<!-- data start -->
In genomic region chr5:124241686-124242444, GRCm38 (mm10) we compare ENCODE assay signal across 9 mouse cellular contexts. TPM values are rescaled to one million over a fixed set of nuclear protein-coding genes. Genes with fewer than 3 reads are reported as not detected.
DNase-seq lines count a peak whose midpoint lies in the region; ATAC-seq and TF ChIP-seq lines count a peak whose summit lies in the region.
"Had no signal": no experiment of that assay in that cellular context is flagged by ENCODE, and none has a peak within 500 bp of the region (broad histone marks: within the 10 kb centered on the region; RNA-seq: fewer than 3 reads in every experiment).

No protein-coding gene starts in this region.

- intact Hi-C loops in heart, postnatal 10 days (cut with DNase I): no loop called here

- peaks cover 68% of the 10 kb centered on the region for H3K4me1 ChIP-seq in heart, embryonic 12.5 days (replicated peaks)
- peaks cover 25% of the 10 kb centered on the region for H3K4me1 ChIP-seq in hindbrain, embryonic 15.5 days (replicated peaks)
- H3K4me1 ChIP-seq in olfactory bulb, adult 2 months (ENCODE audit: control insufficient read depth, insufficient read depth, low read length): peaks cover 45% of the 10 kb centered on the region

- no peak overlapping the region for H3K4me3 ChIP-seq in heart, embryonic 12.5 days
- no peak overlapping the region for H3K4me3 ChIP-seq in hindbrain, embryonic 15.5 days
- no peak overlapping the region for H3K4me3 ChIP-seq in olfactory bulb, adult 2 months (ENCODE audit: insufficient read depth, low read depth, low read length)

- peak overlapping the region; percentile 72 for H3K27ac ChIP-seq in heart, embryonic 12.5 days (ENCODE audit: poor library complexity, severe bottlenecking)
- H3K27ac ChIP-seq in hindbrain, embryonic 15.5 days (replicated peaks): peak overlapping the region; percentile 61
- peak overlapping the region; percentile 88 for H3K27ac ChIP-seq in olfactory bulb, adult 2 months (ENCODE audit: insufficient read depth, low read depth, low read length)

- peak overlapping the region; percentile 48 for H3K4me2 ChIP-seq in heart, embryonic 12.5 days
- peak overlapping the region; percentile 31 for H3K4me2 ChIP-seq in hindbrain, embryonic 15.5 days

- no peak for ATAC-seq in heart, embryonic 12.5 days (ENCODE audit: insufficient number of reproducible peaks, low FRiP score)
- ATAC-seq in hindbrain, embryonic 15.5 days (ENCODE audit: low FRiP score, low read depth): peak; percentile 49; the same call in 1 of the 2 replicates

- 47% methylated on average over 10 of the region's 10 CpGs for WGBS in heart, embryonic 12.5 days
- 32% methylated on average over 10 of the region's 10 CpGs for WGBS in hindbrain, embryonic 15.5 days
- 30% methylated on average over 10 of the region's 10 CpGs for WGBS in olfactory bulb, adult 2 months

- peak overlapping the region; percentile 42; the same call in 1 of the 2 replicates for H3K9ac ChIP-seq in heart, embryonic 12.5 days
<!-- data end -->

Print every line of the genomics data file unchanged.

In genomic region chr5:124241686-124242444, GRCm38 (mm10) we compare ENCODE assay signal across 9 mouse cellular contexts. TPM values are rescaled to one million over a fixed set of nuclear protein-coding genes. Genes with fewer than 3 reads are reported as not detected.
DNase-seq lines count a peak whose midpoint lies in the region; ATAC-seq and TF ChIP-seq lines count a peak whose summit lies in the region.
"Had no signal": no experiment of that assay in that cellular context is flagged by ENCODE, and none has a peak within 500 bp of the region (broad histone marks: within the 10 kb centered on the region; RNA-seq: fewer than 3 reads in every experiment).

No protein-coding gene starts in this region.

- intact Hi-C loops in heart, postnatal 10 days (cut with DNase I): no loop called here

- peaks cover 68% of the 10 kb centered on the region for H3K4me1 ChIP-seq in heart, embryonic 12.5 days (replicated peaks)
- peaks cover 25% of the 10 kb centered on the region for H3K4me1 ChIP-seq in hindbrain, embryonic 15.5 days (replicated peaks)
- H3K4me1 ChIP-seq in olfactory bulb, adult 2 months (ENCODE audit: control insufficient read depth, insufficient read depth, low read length): peaks cover 45% of the 10 kb centered on the region

- no peak overlapping the region for H3K4me3 ChIP-seq in heart, embryonic 12.5 days
- no peak overlapping the region for H3K4me3 ChIP-seq in hindbrain, embryonic 15.5 days
- no peak overlapping the region for H3K4me3 ChIP-seq in olfactory bulb, adult 2 months (ENCODE audit: insufficient read depth, low read depth, low read length)

- peak overlapping the region; percentile 72 for H3K27ac ChIP-seq in heart, embryonic 12.5 days (ENCODE audit: poor library complexity, severe bottlenecking)
- H3K27ac ChIP-seq in hindbrain, embryonic 15.5 days (replicated peaks): peak overlapping the region; percentile 61
- peak overlapping the region; percentile 88 for H3K27ac ChIP-seq in olfactory bulb, adult 2 months (ENCODE audit: insufficient read depth, low read depth, low read length)

- peak overlapping the region; percentile 48 for H3K4me2 ChIP-seq in heart, embryonic 12.5 days
- peak overlapping the region; percentile 31 for H3K4me2 ChIP-seq in hindbrain, embryonic 15.5 days

- no peak for ATAC-seq in heart, embryonic 12.5 days (ENCODE audit: insufficient number of reproducible peaks, low FRiP score)
- ATAC-seq in hindbrain, embryonic 15.5 days (ENCODE audit: low FRiP score, low read depth): peak; percentile 49; the same call in 1 of the 2 replicates

- 47% methylated on average over 10 of the region's 10 CpGs for WGBS in heart, embryonic 12.5 days
- 32% methylated on average over 10 of the region's 10 CpGs for WGBS in hindbrain, embryonic 15.5 days
- 30% methylated on average over 10 of the region's 10 CpGs for WGBS in olfactory bulb, adult 2 months

- peak overlapping the region; percentile 42; the same call in 1 of the 2 replicates for H3K9ac ChIP-seq in heart, embryonic 12.5 days